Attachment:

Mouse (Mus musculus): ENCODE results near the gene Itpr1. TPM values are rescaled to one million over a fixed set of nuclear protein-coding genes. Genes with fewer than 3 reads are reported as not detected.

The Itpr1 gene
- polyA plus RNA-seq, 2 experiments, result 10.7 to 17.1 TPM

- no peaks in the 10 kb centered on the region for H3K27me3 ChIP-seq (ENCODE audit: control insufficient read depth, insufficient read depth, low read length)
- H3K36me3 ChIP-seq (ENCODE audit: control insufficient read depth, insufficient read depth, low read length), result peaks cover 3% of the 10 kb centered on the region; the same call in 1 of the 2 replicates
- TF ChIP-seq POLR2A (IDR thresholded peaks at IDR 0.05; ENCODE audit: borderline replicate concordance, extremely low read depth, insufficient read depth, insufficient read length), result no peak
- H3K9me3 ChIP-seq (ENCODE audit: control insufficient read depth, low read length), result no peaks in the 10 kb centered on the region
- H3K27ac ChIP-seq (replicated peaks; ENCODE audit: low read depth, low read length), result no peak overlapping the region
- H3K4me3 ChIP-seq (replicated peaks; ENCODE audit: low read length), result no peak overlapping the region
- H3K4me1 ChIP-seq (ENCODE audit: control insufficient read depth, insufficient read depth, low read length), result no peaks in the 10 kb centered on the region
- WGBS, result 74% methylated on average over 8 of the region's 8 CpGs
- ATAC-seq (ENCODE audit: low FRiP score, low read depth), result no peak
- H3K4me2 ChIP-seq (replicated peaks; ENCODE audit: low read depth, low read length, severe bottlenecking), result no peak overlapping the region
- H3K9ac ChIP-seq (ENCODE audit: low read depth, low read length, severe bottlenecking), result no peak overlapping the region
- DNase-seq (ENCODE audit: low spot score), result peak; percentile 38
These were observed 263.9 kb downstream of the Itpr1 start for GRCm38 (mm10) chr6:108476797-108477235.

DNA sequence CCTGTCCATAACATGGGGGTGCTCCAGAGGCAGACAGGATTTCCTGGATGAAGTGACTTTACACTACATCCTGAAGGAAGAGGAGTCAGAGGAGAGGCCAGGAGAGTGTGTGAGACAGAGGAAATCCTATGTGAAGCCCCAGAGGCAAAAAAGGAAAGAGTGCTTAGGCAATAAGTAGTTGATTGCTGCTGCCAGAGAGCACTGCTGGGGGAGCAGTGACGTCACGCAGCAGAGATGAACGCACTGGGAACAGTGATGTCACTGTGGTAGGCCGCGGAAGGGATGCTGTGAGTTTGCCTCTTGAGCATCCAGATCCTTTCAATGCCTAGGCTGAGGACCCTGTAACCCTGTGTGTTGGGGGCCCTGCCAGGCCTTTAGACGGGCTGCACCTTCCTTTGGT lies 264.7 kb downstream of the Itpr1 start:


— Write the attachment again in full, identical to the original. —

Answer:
Mouse (Mus musculus): ENCODE results near the gene Itpr1. TPM values are rescaled to one million over a fixed set of nuclear protein-coding genes. Genes with fewer than 3 reads are reported as not detected.

The Itpr1 gene
- polyA plus RNA-seq, 2 experiments, result 10.7 to 17.1 TPM

- no peaks in the 10 kb centered on the region for H3K27me3 ChIP-seq (ENCODE audit: control insufficient read depth, insufficient read depth, low read length)
- H3K36me3 ChIP-seq (ENCODE audit: control insufficient read depth, insufficient read depth, low read length), result peaks cover 3% of the 10 kb centered on the region; the same call in 1 of the 2 replicates
- TF ChIP-seq POLR2A (IDR thresholded peaks at IDR 0.05; ENCODE audit: borderline replicate concordance, extremely low read depth, insufficient read depth, insufficient read length), result no peak
- H3K9me3 ChIP-seq (ENCODE audit: control insufficient read depth, low read length), result no peaks in the 10 kb centered on the region
- H3K27ac ChIP-seq (replicated peaks; ENCODE audit: low read depth, low read length), result no peak overlapping the region
- H3K4me3 ChIP-seq (replicated peaks; ENCODE audit: low read length), result no peak overlapping the region
- H3K4me1 ChIP-seq (ENCODE audit: control insufficient read depth, insufficient read depth, low read length), result no peaks in the 10 kb centered on the region
- WGBS, result 74% methylated on average over 8 of the region's 8 CpGs
- ATAC-seq (ENCODE audit: low FRiP score, low read depth), result no peak
- H3K4me2 ChIP-seq (replicated peaks; ENCODE audit: low read depth, low read length, severe bottlenecking), result no peak overlapping the region
- H3K9ac ChIP-seq (ENCODE audit: low read depth, low read length, severe bottlenecking), result no peak overlapping the region
- DNase-seq (ENCODE audit: low spot score), result peak; percentile 38
These were observed 263.9 kb downstream of the Itpr1 start for GRCm38 (mm10) chr6:108476797-108477235.

DNA sequence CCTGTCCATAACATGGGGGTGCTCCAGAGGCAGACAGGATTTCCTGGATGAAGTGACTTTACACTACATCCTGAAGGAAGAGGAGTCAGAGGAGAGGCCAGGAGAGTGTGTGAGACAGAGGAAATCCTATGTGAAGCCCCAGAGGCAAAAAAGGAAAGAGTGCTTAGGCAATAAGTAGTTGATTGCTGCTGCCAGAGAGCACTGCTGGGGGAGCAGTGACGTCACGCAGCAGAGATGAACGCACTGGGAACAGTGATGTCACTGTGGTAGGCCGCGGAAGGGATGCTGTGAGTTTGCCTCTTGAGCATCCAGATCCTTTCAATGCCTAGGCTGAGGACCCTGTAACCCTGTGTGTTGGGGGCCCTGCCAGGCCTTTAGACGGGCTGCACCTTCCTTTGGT lies 264.7 kb downstream of the Itpr1 start: